How to really use the apply with LinkedIn button

How to really use the apply with LinkedIn button

The usual – and often correct – assumption is that visibility is credibility.  On LinkedIn this is still true to some extent, but…and that is a very large BUT, only if you have optimized your profile. Make sure you have done enough networking online to populate your profile with sufficient connections and recommendations to prove your credibility.

LinkedIn has reached a point where you may be considered unprofessional if you don’t have a profile.  It’s easy to create – you’re visible on LinkedIn simply by registering and entering a few brief details about yourself.  However you must also demonstrate that you are fully invested and become engaged with LinkedIn as a social networking tool, to reap any kind of rewards from becoming a member.  Many LinkedIn users have duly filled out a LinkedIn profile, applied for jobs and then found they are not getting any interviews.  Using LinkedIn as a job board can work extremely well, but only if you are utilizing the tool well and to its full potential.

An assertive approach is key

If you are using LinkedIn as a Job Board, you cannot apply the same techniques used with a traditional job board.  You must network, be aggressive and tenacious if you want to get your foot in the door.

First of all, bring value to your profile and to the network.  Be active and update your status.  What are you reading?  What seminars are you attending?  Which interesting industry people did you meet?  The more you put in, the more you get out.  If an active recruiter does connect with you on LinkedIn, they will expect you to be an active user and be able to read about your recent – and relevant – endeavors, not just past employment history.

Secondly, don’t limit yourself to networking amongst existing friends, colleagues and acquaintances.  Extend your reach.  For example, if you’re interested in the pharmaceutical industry, try searching with some pharmaceutical keywords – and connecting with some of the many small to medium businesses that pop up.

LinkedIn is your real estate on the internet. If you put the time in to maintain it and keep it looking fresh and up-to-date, you will reap the rewards.  If you don’t, you will find there is no benefit to owning your profile on LinkedIn.

LinkedIn is Changing

LinkedIn has changed a lot over the last 18 months – and you have to keep up.  The good thing is that amongst all the changes, the usability of the site has improved.  The dashboard has evolved, and it’s useful to stay up-to-date when changes are made.  As many new fields and functions have been added, irregular users have fallen behind, creating gaping holes in many established profiles.  That just doesn’t look professional.  LinkedIn is sure to evolve further and it’s imperative to keep up appearances and not let your profile slide.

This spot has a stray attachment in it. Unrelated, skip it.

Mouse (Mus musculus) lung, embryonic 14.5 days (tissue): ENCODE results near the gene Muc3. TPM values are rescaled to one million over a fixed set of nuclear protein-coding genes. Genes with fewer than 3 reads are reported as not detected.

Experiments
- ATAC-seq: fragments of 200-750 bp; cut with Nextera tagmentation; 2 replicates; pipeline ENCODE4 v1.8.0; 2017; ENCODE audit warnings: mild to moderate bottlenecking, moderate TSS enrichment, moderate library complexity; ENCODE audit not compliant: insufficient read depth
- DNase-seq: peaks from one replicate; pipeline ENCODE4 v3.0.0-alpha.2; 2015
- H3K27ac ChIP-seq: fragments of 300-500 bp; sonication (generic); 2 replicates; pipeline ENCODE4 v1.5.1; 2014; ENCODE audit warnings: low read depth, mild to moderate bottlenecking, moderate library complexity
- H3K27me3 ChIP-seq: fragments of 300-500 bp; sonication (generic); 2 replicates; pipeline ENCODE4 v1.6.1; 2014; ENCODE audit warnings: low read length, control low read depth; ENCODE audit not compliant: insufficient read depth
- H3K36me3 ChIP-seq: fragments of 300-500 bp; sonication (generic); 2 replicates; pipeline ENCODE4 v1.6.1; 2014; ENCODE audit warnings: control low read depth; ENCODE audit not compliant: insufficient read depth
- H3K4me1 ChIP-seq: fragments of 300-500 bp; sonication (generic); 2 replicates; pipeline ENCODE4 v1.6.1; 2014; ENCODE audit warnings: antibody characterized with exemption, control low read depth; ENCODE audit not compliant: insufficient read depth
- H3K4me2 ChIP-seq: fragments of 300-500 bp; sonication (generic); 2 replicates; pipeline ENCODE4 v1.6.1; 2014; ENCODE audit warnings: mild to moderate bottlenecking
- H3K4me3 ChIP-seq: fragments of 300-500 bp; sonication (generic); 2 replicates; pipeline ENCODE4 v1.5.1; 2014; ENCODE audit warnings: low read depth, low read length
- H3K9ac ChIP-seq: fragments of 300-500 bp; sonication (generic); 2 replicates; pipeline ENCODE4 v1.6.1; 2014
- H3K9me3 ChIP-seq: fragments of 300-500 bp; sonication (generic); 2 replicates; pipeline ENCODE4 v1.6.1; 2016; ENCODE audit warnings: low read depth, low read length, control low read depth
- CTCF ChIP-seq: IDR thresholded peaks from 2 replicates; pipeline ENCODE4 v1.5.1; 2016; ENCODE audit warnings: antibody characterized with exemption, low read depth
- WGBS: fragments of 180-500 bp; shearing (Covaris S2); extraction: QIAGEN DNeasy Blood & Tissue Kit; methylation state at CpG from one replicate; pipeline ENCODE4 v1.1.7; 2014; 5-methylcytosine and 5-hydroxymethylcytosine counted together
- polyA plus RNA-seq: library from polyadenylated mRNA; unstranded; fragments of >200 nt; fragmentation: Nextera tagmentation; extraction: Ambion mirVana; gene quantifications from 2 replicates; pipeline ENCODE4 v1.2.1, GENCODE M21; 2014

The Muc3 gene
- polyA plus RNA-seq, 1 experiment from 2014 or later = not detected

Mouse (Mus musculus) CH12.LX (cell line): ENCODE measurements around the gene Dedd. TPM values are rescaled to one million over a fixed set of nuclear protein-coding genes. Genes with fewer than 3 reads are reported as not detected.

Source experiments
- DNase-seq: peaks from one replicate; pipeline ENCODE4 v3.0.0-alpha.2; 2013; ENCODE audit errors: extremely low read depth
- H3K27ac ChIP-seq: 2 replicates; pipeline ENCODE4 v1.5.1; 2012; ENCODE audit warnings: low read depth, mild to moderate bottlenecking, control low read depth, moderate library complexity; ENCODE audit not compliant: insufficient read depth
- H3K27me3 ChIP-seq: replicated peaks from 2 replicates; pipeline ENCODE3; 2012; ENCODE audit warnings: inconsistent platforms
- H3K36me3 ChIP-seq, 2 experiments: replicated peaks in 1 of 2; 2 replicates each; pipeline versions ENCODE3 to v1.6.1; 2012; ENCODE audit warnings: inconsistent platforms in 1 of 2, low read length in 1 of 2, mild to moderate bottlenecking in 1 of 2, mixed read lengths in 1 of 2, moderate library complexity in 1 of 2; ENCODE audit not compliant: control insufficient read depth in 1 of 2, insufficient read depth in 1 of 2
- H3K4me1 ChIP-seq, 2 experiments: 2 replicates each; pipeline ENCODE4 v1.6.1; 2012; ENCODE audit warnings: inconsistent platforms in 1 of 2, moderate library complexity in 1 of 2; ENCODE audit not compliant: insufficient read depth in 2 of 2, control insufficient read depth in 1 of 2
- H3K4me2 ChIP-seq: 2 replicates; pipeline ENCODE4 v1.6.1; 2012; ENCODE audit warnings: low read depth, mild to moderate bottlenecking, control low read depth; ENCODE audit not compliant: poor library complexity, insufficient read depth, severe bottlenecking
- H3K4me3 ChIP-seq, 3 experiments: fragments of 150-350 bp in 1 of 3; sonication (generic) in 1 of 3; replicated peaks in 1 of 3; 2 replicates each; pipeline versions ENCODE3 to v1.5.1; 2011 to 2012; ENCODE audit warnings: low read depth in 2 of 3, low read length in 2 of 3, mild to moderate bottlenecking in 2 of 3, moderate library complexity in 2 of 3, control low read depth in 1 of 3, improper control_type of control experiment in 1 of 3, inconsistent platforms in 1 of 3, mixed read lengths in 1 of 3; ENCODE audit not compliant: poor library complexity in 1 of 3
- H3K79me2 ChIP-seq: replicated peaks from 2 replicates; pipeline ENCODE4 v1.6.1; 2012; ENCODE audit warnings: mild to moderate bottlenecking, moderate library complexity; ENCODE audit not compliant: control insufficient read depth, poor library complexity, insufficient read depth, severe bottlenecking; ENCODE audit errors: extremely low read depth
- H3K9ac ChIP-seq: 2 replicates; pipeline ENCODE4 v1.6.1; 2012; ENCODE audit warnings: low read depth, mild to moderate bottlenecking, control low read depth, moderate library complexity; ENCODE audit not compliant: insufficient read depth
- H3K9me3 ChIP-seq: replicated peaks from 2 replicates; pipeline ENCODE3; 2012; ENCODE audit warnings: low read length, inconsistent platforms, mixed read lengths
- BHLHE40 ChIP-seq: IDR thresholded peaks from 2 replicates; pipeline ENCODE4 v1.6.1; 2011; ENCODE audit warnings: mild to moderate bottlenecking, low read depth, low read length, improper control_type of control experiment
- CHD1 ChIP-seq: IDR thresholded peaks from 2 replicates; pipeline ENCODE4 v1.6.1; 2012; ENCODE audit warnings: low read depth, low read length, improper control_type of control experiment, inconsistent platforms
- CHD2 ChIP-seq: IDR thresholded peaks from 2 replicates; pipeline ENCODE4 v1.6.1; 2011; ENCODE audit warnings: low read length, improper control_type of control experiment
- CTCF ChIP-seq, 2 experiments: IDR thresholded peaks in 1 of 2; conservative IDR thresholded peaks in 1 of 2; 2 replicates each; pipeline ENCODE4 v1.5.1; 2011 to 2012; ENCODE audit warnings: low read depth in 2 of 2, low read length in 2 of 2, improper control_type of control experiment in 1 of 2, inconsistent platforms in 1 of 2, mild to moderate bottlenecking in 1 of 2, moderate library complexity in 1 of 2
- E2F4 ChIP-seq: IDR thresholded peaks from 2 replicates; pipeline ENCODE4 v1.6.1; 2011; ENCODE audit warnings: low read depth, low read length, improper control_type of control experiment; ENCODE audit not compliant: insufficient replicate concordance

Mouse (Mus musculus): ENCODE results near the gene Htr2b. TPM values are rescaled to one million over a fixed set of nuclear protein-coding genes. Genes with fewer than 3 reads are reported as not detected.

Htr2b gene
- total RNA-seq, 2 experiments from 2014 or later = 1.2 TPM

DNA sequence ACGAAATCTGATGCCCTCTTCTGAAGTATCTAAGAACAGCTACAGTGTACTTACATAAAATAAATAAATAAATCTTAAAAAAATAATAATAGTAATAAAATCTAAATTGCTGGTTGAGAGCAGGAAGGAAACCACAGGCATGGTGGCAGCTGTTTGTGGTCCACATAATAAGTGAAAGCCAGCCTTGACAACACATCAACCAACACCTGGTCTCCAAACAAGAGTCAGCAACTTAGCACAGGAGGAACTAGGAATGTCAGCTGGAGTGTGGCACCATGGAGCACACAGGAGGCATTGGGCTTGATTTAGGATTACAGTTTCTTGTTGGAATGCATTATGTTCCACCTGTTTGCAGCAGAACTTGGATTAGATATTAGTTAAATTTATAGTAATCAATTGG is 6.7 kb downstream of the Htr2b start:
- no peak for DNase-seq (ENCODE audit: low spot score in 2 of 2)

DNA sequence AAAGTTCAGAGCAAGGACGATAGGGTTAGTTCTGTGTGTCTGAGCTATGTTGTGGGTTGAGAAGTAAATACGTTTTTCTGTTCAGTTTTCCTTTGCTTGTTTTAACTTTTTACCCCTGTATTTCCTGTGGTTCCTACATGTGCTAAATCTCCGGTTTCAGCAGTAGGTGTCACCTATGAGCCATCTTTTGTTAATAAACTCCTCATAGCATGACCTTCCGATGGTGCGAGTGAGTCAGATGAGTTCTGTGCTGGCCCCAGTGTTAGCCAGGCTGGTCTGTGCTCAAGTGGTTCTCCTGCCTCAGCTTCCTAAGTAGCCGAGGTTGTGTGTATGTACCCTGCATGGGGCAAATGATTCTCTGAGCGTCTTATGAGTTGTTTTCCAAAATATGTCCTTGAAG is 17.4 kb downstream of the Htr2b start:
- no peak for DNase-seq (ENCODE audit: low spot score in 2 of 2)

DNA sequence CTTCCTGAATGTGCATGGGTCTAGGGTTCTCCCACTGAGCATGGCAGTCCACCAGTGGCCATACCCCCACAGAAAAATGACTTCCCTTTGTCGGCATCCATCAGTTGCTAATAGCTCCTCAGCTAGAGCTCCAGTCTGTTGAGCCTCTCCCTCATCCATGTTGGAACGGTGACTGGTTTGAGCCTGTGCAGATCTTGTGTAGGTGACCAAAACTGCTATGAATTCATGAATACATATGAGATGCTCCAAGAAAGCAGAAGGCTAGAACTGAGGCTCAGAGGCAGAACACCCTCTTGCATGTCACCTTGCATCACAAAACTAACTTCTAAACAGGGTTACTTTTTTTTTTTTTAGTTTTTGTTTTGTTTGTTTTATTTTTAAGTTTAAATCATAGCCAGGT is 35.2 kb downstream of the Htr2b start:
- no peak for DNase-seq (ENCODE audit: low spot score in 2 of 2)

Some of the new tools added are great visibility-boosters, such as the ‘Skills’ section. You can insert industry keywords and skills into your profile, and your connections can also endorse your expertise in those areas. LinkedIn even suggests skills for you based on your resume and keywords in your profile – but you have to actively select those skills for employers to come across your profile in their search for a top candidate.

Now You’re Ready

If you’re satisfied your profile is the most up to date, populated and connected it can be, you’re ready to use ‘Apply with LinkedIn’. It’s worth noting that companies add this button to increase applications for a position – and you want to be the candidate that stands out for all the right reasons.  With impressive recommendations, established contacts, and a professional, well-written profile, you’ll be sitting in that new role in no time!

Don’t know if your LinkedIn profile is any good? Resume Target is here to help; get a free review today

judge-bad-resume-700-76-green

 

 

Share this post

Comments (2)

  • Workforce Profesional Reply

    Can’t find a date for this article, but LinkedIn Answers has been gone since the end of January.

    March 22, 2013 at 8:10 pm
  • Carrie Cassidy Reply

    I’ve been on the receiving side of transmissions from the “apply on LinkedIn” button, and I was not impressed. There were usually about 10 bullet points, no recommendations, nothing to make the person stand out. The people who applied were experienced and had qualifications, but it wasn’t apparent from what the button provided. I found it to be an easy way for people to show interest, but it was not helpful to me in screening.

    September 26, 2014 at 3:21 pm

Leave a Reply

Your email address will not be published. Required fields are marked *

This site uses Akismet to reduce spam. Learn how your comment data is processed.